• Ok, now comes the fun part. There are a few tools you can use to quickly change things to the colors that you do want (be sure your Overlay layer is selected):
  • Go to Image > Adjustments. You can pretty much use any option there to quickly change the colors, but I find the following most effective:
    • Selective Color: What this does is only change colors in a certain hue. For example, if Red is selected, you can move the sliders around, and any, and only any, red hues in your painting will change.
    • Color Balance: This option controls how much of a certain hue you want in a painting. Move the slider to yellow, and your painting gets yellower. You get the idea. This is basically glazing in traditional painting, and really helps to quickly unify a whole painting. Remember, this affects the whole work, not just one color like Selective Color. You can change the hues in Shadows, Midtones, and Highlights.
    • Vibrance: You can quickly control the 'punch' of your image, meaning the saturation. Just mess around with the sliders to get a feel for it. If your version of Photoshop doesn't have a Vibrance option, then use Hue/Saturation instead, and just mess with Saturation.
    • Levels and Brightness/Contrast: These two options let you quickly change the tones in the painting.
  • In my case, I wanted to adjust her skin color. I opened Selective Color and adjusted the Reds to get it closer to what I wanted. Then, I messed around with Color Balance to adjust things more, and then finally, brightened the colors up with Vibrance. Remember, you can use each option as many times as you want, and just gradually get your way to what you want.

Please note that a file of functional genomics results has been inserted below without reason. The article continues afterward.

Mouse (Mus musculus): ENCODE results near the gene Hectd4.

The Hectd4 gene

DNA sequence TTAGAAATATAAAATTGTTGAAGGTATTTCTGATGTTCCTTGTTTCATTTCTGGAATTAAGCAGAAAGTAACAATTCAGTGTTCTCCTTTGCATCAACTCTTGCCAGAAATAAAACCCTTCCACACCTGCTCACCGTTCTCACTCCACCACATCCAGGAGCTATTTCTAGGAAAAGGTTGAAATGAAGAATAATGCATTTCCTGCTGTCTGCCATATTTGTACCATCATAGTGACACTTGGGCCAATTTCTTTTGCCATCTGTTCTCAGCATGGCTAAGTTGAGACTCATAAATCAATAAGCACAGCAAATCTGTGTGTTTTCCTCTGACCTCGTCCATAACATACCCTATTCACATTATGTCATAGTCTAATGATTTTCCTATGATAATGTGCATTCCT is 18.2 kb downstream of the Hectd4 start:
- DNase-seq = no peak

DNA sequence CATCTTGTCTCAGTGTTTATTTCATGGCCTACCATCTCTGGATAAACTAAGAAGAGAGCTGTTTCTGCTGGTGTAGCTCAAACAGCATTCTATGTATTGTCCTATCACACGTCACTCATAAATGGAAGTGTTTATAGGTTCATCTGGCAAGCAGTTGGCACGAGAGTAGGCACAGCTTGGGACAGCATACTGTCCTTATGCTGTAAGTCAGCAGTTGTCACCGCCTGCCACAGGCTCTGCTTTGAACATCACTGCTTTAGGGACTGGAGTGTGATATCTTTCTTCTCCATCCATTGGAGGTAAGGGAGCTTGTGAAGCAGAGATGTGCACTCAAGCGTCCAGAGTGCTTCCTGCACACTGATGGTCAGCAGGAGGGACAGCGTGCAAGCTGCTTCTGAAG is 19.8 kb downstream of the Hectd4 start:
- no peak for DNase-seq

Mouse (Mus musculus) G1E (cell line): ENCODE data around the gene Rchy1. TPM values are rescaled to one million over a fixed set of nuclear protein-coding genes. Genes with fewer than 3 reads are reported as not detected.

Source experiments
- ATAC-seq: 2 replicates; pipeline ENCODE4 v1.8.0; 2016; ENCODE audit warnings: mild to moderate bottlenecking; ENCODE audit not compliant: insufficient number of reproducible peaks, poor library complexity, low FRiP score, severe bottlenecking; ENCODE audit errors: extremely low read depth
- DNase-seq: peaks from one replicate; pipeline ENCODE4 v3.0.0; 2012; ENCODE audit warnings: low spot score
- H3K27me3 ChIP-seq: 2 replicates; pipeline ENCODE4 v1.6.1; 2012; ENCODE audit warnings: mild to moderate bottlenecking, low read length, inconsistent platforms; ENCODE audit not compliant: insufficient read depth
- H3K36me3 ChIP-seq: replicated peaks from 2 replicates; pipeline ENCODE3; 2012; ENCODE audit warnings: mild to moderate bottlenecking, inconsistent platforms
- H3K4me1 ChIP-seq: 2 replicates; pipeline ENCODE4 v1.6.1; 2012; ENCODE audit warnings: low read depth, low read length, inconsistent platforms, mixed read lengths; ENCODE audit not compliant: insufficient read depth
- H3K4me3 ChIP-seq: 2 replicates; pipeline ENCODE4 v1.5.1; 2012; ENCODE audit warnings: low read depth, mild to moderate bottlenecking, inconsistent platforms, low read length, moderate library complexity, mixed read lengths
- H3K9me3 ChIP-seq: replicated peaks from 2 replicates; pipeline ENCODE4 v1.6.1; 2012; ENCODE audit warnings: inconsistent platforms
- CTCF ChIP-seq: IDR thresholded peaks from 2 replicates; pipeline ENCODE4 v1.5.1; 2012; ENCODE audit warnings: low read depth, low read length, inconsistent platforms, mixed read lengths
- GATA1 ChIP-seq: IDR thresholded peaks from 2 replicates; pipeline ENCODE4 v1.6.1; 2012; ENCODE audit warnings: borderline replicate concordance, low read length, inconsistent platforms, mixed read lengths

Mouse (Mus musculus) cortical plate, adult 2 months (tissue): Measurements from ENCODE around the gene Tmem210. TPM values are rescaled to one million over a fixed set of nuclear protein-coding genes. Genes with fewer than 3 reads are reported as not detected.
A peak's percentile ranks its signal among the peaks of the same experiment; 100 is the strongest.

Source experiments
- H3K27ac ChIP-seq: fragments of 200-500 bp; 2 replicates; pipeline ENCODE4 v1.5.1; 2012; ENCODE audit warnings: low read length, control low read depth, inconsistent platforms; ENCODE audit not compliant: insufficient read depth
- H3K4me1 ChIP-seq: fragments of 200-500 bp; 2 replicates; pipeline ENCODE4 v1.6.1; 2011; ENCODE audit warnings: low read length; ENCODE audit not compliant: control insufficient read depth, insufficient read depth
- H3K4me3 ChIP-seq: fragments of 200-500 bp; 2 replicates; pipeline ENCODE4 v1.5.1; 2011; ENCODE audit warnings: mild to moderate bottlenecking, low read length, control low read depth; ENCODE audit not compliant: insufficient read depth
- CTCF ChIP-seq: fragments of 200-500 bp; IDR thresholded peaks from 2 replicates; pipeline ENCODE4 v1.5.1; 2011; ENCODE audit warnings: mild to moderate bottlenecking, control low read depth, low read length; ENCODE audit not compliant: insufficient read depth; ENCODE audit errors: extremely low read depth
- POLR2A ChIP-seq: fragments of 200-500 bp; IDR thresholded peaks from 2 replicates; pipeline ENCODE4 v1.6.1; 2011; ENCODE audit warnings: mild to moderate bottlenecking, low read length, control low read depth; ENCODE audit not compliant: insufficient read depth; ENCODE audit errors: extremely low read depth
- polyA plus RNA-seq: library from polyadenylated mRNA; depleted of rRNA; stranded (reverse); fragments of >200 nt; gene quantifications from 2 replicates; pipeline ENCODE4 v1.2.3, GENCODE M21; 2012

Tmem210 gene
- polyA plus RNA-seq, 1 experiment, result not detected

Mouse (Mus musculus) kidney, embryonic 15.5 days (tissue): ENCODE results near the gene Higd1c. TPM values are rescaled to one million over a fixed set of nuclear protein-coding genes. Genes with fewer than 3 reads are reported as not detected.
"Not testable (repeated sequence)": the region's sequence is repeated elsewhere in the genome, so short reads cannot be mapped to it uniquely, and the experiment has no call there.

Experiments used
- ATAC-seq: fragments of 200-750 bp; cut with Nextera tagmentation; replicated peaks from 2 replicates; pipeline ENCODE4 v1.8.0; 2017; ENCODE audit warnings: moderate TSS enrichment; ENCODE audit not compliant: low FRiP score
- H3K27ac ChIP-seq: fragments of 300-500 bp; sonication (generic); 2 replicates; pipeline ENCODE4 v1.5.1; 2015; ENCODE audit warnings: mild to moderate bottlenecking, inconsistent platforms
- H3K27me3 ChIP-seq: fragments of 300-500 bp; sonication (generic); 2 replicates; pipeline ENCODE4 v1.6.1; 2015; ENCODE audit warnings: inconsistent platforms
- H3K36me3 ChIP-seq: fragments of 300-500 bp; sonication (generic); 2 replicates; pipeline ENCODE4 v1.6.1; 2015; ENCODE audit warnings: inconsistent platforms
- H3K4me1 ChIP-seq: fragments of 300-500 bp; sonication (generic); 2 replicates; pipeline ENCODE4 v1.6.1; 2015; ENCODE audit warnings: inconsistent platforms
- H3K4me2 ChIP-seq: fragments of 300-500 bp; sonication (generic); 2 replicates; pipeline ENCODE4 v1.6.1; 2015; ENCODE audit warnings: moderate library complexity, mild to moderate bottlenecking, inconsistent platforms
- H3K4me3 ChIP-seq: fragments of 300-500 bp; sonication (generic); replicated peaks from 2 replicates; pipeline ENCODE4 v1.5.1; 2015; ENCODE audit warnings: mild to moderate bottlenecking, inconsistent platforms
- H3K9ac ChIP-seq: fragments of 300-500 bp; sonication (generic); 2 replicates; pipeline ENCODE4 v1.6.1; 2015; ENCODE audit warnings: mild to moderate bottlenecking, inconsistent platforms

• Picture 6 is what I ended up with after fiddling around with everything.

Step Seven        

  • At this point, I made a duplicate of my "final" layer. Then, I did CTRL + E to merge my Overlay layer to my "final" layer duplicate. I like to keep things to one layer if possible, but you don't have to do this. The layer is duplicated in order to have a back up, in case I don't like how the colors are turning out.
  • From here on out, I made a normal layer and started to touch things up. Above that I did another Overlay to fix things more, etc. Just keep experimenting around with different blend modes, and then adjust each layer with the Image > Adjustments options.
  • And eventually, I arrive at my final result:
7 by mhazaru